Youngstown CityScape and the Wick Park Neighborhood Association are working together to complete projects that will both help and hinder access to Wick Park.
The projects include the installation of gates that will block vehicular traffic from Park Avenue after dark and the addition of a path from Fifth Avenue that increases accessibility to the park for pedestrians. In addition, concrete has been poured for additional parking spaces near the building at the center of the park.
The projects will likely be completed before the start of winter.
“The idea of the infrastructure work was to design the park to be accessible for everyone,” said Sharon Letson, executive director of Youngstown CityScape. “The path helps serve the elderly or disabled, and people who may be dressed nice, say, in high heels, where walking is an inconvenience.”
The pillars were constructed two weeks ago and await the addition of the gates, which will be made of iron and painted black. They will be open during the day and locked at sunset every night by the Youngstown Parks and Recreation Department to keep cars from entering the park after hours.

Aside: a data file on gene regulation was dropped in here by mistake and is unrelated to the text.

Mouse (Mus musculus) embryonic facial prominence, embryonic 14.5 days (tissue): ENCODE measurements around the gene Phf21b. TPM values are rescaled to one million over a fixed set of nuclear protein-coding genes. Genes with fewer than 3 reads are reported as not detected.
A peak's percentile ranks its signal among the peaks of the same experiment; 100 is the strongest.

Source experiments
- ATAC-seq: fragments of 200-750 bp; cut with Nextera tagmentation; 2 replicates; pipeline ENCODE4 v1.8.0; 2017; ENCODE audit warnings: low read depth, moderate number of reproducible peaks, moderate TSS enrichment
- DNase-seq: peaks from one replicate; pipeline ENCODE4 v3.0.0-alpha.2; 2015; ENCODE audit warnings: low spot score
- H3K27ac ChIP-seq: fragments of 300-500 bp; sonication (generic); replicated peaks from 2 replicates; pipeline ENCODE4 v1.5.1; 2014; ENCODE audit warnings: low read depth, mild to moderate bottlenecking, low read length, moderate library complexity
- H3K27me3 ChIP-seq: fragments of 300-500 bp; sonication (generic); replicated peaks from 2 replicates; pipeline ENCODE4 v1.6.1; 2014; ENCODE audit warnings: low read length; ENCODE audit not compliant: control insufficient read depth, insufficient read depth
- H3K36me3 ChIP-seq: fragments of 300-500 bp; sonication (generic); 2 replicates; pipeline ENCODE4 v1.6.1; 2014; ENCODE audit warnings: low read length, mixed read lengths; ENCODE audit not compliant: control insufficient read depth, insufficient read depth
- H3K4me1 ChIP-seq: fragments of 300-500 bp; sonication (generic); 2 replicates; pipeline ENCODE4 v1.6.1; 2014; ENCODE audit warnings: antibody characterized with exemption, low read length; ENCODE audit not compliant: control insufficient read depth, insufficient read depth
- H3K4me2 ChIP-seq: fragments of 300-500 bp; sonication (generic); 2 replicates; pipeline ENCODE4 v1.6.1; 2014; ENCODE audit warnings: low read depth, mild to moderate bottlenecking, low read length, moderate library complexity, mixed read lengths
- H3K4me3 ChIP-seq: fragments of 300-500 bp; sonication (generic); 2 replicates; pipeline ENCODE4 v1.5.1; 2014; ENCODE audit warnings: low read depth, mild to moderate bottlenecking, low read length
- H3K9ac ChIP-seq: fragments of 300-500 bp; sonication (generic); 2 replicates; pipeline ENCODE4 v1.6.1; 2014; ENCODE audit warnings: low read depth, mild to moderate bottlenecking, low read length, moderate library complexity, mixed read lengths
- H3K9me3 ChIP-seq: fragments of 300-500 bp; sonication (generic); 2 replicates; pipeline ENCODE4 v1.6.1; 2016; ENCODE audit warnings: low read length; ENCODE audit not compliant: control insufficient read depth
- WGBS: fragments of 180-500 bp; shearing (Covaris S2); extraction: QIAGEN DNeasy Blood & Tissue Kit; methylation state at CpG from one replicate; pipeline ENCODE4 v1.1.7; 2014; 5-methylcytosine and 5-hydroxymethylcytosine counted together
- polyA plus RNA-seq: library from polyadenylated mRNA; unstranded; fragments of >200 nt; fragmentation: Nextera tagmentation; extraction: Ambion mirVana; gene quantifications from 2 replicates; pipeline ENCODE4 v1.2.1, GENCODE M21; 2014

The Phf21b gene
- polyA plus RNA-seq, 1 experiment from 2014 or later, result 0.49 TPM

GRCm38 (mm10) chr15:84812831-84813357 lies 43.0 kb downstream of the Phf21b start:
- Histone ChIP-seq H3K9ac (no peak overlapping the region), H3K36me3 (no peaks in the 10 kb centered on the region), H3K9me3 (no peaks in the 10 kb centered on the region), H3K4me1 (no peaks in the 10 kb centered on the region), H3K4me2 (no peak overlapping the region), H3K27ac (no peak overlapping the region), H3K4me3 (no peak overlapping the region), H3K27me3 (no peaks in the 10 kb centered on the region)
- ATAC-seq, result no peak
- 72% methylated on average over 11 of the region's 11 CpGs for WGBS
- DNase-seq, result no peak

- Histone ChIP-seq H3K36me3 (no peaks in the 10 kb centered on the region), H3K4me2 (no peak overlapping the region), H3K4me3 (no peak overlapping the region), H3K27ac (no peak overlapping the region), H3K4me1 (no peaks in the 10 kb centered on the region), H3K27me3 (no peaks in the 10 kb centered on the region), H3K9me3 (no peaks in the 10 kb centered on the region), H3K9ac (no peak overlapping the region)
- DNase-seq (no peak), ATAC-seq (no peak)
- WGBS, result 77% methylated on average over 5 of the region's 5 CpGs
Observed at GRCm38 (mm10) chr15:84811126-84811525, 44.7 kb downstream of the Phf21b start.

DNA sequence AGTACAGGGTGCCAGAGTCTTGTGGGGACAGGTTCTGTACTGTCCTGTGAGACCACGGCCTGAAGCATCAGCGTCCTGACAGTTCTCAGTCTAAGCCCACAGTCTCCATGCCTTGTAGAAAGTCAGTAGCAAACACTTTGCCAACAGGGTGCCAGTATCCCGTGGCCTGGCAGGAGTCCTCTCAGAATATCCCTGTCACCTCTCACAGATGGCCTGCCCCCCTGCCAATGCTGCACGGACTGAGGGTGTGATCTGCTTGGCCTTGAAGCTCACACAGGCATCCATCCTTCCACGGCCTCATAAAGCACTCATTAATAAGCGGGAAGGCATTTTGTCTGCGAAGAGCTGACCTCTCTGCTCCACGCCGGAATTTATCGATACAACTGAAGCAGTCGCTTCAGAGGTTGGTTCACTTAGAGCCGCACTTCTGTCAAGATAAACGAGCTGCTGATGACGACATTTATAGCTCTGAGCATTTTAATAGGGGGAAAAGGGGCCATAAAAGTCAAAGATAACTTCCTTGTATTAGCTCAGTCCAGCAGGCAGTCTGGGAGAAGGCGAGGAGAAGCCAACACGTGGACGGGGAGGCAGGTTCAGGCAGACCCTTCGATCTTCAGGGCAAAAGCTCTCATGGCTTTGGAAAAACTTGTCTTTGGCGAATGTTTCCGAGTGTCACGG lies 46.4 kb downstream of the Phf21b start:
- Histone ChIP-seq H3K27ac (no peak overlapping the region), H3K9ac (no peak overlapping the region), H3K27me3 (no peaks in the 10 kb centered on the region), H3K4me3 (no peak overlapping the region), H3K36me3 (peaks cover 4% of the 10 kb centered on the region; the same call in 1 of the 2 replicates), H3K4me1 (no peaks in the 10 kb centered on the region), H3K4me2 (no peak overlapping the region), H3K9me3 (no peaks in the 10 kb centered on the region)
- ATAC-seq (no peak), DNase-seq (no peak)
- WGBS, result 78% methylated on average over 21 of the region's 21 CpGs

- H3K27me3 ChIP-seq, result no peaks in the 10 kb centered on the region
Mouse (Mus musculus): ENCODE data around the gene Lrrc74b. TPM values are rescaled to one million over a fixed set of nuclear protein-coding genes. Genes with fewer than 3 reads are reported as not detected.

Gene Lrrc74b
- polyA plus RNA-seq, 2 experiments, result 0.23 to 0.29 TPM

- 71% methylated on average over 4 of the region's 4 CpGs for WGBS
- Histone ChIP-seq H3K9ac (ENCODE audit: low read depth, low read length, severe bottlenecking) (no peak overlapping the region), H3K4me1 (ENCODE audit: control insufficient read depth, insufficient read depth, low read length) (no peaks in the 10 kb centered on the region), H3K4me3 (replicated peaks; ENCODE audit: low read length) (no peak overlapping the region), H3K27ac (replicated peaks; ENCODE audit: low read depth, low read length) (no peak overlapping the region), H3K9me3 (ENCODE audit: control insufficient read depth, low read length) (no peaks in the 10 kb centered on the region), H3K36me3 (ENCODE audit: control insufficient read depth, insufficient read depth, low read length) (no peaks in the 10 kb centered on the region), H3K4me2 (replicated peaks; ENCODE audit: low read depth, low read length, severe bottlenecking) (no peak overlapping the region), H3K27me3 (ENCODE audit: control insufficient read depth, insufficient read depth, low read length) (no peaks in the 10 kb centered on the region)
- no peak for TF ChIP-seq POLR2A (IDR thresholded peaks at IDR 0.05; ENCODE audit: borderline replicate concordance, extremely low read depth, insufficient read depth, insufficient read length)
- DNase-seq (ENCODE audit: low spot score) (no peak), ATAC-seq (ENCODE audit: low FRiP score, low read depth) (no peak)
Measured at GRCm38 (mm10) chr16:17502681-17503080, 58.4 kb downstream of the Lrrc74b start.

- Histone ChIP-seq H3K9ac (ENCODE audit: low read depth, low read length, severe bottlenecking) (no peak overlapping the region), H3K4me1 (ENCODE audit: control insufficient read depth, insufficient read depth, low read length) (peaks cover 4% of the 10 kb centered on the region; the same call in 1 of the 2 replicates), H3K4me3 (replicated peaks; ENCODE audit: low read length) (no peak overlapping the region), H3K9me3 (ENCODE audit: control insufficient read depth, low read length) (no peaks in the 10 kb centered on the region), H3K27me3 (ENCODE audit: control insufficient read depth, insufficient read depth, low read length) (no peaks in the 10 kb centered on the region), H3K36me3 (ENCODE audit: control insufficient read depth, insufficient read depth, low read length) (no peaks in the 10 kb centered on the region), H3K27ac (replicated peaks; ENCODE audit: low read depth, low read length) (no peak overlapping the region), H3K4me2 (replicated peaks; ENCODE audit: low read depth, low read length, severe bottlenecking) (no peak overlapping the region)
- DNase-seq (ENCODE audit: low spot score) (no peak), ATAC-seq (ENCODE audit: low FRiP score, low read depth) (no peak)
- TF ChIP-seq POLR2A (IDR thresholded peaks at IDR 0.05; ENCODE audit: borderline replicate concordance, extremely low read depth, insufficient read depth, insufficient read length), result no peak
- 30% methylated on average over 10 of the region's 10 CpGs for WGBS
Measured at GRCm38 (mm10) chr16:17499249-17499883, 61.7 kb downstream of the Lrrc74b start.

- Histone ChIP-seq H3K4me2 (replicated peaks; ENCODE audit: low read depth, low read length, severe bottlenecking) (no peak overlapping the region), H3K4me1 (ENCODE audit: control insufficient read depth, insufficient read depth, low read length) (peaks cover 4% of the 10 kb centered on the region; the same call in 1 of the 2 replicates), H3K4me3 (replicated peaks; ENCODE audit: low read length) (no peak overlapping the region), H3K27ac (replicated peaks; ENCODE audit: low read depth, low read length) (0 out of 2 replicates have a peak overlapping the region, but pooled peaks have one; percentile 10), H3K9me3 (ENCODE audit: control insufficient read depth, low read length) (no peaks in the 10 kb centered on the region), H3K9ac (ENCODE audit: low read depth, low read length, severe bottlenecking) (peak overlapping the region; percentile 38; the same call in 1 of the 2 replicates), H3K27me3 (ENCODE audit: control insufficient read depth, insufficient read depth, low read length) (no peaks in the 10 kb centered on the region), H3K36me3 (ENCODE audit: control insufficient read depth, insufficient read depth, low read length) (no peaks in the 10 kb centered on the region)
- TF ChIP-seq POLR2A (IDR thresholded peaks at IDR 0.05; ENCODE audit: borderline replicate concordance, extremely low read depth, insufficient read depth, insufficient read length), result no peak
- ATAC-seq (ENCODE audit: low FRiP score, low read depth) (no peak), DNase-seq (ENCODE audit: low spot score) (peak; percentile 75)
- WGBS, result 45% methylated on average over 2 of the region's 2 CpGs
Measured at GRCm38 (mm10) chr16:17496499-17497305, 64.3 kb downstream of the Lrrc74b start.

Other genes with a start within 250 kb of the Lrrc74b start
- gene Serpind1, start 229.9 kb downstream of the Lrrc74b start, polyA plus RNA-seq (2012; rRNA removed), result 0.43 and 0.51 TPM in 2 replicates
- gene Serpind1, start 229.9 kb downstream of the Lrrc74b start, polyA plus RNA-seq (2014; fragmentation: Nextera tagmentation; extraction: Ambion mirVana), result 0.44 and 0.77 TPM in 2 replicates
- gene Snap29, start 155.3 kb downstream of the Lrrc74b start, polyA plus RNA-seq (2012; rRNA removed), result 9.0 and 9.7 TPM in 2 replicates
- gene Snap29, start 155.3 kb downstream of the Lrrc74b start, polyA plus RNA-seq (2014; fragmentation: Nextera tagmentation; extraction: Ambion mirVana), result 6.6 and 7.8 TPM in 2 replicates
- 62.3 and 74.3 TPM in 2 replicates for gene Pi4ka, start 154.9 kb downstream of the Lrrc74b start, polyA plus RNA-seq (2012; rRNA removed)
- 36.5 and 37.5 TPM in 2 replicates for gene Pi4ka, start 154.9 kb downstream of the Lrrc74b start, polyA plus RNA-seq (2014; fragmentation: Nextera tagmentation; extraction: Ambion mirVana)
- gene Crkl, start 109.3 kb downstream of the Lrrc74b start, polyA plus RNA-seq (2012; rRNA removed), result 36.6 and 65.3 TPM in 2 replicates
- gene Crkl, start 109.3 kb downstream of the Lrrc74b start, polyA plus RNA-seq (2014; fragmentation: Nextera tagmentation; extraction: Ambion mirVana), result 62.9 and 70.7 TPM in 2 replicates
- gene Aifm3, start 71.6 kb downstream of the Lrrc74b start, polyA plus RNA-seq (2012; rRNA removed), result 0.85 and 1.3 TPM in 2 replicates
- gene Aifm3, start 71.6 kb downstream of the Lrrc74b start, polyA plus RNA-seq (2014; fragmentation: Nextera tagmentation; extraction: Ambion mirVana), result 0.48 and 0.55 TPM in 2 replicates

Gary Davenport, immediate past president of the WPNA, said the gates will make the park safer and more aesthetically pleasing.
“[We] want the gates to prevent stop-and-go vehicular traffic through the park at night,” Davenport said. “That makes the park generally safer and more secure.”
Other renovations to the park are planned for the near future.
Youngstown CityScape, in coordination with Youngstown Litter Control and Recycling, the Davey Tree Expert Company, Keep Ohio Beautiful and the Mahoning County Green Team, will host a tree-planting event on Nov. 15. The event is in honor of America Recycles Day, and students from Harding Elementary School, located about a mile north of Wick Park, will also participate.
“The event is a nice educational component for the students and the neighborhood,” Letson said.
A tree will be planted near the newly constructed path. In addition, the Davey Tree Expert Company will remove the park’s dead trees and prune existing trees.
“Wick Park is an anchor to that neighborhood just like the university is, so its improvement is clearly a key in moving forward for the [North Side],” Letson said.
1 comments Anonymous Tue Oct 23 2012 12:37 As a new resident to the north side, seeing things improving and moving forward is both exciting, and a chance for me to dig in. Good article.